CEOs Could Face Jail Time for IoT Attacks by 2024
“Corporate CEOs could soon be personally liable if they fail to adequately secure IT systems connected to the physical world, Gartner has warned.
The analyst firm predicted that as many as 75% of business leaders could be held liable by 2024 due to increased regulations around so-called “cyber-physical systems” (CPSs) such as IoT and operational technology (OT).
Gartner defines CPSs as “engineered to orchestrate sensing, computation, control, networking and analytics to interact with the physical world, including humans.”
In this world, cyber-attacks can lead to human fatalities rather than mere data loss or service outages. For example, a medical device could be hijacked to prevent life-saving drugs from being dispensed, or a connected car could be remotely directed to crash.”
Despite many CEOs not being fully up-to-date on their company’s security strategy, they are still one of the main people in an organization held accountable for cyberattacks.
It’s integral that everyone within an organizational structure is informed on their firm’s security practices, with the CEO being the utmost important, in order to become more cyber resilient and avoid the financial and brand damage that occurs from a cybersecurity incident.
Tesla Insider Works with FBI to Turn the Tables on Russia’s Million Dollar Attempt to Hijack the Network
“On August 25, the Department of Justice announced the arrest of Egor Igorevich Kriuchkov, a citizen of Russia, for conspiring to breach the network of Tesla operations in Sparks, NV and introduce malware into the company’s network. Kriuchkov was arrested on August 22 as he tried to depart Los Angeles for Russia, and has been detained pending trial.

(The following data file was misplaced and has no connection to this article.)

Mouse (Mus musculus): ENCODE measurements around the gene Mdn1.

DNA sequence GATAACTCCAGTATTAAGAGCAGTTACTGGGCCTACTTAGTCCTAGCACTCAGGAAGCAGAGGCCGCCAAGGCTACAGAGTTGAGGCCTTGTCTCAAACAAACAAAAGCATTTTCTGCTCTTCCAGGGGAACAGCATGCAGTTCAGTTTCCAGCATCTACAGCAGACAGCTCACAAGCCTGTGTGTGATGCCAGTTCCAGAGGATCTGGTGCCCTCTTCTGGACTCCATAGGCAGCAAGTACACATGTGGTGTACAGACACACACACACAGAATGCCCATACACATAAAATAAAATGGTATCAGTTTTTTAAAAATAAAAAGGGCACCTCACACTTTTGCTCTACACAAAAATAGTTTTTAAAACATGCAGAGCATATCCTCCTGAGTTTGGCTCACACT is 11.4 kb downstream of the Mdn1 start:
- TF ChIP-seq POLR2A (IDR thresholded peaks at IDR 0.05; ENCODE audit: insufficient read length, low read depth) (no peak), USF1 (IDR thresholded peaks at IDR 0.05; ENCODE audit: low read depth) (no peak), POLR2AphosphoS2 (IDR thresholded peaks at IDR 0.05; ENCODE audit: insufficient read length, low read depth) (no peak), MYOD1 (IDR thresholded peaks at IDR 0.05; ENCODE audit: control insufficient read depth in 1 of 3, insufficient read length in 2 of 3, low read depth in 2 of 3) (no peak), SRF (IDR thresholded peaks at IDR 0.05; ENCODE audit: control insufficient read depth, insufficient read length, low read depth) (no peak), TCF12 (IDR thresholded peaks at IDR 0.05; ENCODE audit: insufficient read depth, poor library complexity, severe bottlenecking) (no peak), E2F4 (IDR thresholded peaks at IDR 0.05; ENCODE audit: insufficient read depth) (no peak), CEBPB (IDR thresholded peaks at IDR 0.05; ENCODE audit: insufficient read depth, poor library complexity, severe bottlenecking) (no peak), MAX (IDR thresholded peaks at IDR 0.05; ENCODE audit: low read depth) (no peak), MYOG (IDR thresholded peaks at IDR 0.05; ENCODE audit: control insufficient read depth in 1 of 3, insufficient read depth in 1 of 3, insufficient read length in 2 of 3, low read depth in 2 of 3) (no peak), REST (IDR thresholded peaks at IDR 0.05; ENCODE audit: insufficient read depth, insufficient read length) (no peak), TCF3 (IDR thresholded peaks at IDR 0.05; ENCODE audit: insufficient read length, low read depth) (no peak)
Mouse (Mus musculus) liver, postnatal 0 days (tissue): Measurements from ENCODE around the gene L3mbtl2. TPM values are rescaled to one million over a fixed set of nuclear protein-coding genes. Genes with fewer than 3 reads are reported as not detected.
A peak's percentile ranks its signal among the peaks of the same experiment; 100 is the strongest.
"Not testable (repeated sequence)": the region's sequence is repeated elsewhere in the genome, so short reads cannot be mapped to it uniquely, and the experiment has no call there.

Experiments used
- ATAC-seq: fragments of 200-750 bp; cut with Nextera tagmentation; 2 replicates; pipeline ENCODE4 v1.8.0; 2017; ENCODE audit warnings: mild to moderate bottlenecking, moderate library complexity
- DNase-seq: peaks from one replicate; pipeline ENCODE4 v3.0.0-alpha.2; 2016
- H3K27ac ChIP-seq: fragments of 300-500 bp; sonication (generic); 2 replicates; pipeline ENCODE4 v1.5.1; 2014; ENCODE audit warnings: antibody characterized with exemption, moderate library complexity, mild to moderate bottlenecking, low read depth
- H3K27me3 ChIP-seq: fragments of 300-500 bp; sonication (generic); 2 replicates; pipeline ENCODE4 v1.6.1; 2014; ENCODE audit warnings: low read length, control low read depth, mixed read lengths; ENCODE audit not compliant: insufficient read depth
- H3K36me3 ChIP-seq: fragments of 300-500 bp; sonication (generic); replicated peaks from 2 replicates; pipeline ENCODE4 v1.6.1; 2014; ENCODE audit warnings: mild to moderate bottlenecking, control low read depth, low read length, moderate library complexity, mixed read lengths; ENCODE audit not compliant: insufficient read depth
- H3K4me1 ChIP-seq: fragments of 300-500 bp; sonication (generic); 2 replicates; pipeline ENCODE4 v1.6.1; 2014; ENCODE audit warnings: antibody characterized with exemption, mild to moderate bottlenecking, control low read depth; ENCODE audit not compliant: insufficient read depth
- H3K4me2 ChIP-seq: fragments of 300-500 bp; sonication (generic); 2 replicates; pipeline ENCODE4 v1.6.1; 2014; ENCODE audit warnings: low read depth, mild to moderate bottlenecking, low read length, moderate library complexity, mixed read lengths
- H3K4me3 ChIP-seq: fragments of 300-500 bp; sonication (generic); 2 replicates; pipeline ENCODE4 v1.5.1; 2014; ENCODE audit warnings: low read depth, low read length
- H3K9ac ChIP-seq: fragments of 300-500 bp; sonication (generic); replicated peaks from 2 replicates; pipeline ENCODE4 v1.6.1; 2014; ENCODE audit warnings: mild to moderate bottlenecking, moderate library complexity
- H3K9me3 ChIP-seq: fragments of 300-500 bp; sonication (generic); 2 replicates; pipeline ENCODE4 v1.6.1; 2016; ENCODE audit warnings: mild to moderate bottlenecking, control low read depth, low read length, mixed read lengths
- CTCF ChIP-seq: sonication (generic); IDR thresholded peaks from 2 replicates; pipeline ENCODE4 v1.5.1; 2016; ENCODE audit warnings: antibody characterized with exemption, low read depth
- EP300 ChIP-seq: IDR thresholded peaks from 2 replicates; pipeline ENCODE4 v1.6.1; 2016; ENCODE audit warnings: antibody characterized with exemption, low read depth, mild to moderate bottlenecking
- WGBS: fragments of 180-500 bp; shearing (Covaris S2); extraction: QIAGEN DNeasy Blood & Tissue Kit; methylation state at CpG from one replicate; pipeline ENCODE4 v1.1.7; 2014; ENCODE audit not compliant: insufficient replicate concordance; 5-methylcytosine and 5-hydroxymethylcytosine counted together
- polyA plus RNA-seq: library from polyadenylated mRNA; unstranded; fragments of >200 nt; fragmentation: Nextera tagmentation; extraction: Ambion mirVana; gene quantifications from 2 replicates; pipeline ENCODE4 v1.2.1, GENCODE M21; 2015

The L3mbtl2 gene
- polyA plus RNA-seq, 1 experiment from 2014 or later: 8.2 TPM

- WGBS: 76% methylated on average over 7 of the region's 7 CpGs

Unpacking the criminal complaint filed by the FBI Las Vegas Field office, it is clear this isn’t an ordinary attempt to infuse malware into a company’s network, but rather an effort led by a well-financed and logistically nimble organization.”
In this scenario, the Tesla employee did the right thing by reporting the threat actor’s attempt at introducing malware into the company’s network despite being offered a $1 million reward. In many cases, when there is a financial reward this significant offered to an employee, they would oblige.
Despite the insider’s cooperation with Tesla, this was only a starting point for the investigation. The counterintelligence efforts by the FBI, involving open-source information, were able to uncover additional pieces of relevant information, including identifies of other individuals involved.
23% of Tor browser relays found to be stealing Bitcoin
“For users really concerned about government surveillance and privacy in general, the Tor browser offers a suitable escape anonymizing your internet activity. However, just like any piece of technology, it too comes with its flaws.
One of these is that the Tor network uses 3 different nodes or relays for any communication that occurs on it to hide the real source of the traffic. The last of these relays is an exit relay which gets to see where the data is being actually sent. Yet, what happens when this exit relay is malicious?”
While many people use the Tor network to protect their privacy, technology always provides a way for threat actors to maliciously access and tamper with data.
Security teams that incorporate information from the Dark Web into their investigations require additional safeguards to protect their personal information and company data secure.